“In 2016, the two candidates who really broke through were the two who were the least politically-correct, the most authentic: Bernie Sanders and Donald Trump. The public is ready for a candidate who is not perfect, but who they can connect with.
“Beto is someone who may not have every single policy detail worked out, but he brings something else to the race, something that Democrats are hungry for: he is the candidate who shares their values, inspires them and speaks their language.”
And it is true that O’Rourke is a quirky candidate: a six-foot, four inch, Spanish-speaking, fast food-loving, foul-mouthed, former punk rocker and computer hacker who co-wrote a book calling for the legalisation of marijuana.
Born Robert Francis O’Rourke in September 1972, he was given the nickname “Beto” to distinguish him from his grandfather, another Robert. As he insisted when Cruz accused him of seeking to curry favour with Hispanic voters, in his border town of El Paso, “Beto” as a diminutive for both Robert and Roberto is more common than “Bob.”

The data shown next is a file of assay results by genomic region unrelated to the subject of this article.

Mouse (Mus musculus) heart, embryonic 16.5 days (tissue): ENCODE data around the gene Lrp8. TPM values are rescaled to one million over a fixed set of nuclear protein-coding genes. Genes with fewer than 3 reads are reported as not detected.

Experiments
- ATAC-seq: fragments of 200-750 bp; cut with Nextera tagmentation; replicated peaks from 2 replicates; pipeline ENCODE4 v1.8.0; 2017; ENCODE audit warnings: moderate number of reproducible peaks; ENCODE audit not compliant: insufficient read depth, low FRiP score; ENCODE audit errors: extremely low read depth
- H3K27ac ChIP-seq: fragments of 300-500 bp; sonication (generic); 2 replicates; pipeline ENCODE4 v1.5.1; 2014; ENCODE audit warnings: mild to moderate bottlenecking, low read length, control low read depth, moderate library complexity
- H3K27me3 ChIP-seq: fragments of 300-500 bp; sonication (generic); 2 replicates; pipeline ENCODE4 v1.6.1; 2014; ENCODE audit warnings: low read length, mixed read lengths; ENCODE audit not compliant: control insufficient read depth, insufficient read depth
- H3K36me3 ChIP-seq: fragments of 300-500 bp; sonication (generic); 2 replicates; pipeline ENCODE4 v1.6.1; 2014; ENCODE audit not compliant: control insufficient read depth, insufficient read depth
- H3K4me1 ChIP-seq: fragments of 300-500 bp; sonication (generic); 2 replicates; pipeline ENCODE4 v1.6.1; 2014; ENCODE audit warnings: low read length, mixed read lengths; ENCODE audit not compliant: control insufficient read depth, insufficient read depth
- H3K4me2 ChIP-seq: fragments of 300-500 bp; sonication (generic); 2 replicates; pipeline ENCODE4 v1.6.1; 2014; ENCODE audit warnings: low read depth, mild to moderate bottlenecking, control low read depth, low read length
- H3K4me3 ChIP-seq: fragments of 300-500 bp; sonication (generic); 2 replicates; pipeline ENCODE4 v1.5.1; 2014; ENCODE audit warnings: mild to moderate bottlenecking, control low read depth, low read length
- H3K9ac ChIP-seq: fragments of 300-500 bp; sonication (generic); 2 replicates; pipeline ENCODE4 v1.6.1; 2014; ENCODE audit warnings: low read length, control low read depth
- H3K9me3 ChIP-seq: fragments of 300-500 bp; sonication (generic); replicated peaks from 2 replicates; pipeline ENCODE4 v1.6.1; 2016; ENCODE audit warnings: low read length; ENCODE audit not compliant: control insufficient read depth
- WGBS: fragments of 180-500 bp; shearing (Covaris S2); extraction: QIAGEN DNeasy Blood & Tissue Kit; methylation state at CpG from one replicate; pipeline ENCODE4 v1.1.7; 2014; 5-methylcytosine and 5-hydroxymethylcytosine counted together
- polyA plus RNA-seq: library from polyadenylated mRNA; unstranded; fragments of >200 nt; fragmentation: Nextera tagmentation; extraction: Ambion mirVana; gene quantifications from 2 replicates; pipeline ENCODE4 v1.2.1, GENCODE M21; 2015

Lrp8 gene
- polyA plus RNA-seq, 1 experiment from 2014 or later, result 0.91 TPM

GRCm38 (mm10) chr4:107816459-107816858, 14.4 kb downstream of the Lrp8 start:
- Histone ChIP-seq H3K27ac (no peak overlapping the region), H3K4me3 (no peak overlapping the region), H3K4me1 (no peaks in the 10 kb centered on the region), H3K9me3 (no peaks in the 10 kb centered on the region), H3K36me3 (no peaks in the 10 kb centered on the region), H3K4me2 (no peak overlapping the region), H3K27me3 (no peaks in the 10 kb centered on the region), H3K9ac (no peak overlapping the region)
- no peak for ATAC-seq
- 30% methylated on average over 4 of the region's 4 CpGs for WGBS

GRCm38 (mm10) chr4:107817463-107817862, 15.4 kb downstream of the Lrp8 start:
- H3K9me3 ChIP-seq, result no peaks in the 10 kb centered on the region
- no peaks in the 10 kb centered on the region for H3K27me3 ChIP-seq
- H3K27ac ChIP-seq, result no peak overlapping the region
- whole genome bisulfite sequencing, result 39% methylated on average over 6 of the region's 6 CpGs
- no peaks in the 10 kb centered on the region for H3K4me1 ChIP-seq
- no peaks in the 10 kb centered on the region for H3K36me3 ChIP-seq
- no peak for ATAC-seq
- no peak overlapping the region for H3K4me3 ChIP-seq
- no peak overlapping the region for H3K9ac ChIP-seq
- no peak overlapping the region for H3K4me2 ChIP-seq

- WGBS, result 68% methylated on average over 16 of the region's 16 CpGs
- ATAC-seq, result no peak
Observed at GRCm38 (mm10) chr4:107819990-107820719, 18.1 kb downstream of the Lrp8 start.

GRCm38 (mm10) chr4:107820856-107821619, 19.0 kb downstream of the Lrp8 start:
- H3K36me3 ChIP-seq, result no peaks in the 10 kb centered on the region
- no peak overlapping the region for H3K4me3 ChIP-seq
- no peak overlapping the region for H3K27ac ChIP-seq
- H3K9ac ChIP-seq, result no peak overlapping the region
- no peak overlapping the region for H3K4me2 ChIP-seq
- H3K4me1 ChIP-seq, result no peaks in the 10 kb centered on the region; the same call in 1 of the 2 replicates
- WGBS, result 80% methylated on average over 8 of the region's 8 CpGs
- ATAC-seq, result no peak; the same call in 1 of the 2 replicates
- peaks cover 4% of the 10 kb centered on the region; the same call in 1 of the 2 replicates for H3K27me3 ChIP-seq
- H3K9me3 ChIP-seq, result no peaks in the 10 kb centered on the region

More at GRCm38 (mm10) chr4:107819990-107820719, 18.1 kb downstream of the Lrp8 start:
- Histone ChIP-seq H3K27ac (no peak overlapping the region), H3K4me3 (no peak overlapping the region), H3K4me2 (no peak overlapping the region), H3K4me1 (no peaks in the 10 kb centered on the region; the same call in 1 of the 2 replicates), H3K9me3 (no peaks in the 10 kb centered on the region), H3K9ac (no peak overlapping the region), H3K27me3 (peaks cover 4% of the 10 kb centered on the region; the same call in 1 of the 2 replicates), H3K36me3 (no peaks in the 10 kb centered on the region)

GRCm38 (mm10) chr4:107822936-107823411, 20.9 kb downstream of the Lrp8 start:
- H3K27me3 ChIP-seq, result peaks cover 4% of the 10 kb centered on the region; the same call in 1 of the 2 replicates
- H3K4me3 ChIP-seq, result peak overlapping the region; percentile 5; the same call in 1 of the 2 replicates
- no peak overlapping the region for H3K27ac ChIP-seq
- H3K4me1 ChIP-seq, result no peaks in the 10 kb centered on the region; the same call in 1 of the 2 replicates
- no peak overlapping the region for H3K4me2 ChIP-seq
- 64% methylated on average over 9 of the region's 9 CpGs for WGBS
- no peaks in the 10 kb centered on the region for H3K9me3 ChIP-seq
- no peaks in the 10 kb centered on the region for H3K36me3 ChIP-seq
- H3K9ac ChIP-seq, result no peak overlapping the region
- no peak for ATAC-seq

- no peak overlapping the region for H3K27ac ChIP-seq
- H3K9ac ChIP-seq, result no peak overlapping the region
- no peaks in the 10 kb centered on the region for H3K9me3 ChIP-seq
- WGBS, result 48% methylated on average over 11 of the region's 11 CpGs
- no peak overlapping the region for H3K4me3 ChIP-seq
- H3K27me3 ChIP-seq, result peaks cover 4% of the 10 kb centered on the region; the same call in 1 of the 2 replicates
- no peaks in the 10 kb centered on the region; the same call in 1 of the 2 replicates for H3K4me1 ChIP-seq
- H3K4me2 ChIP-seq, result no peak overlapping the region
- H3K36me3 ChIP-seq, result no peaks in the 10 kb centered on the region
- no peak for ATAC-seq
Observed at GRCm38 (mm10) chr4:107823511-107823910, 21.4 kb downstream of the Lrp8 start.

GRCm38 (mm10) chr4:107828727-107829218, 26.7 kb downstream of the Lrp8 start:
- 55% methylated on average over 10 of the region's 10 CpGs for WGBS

“Beto is someone who may not have every single policy detail worked out, but he is the candidate who shares their values, inspires them and speaks their language...”
Politics ran in the family: his father Pat served as El Paso County Commissioner and helped run Jesse Jackson’s unsuccessful presidential campaigns; his mother’s stepfather had been Secretary of the Navy under President John Kennedy.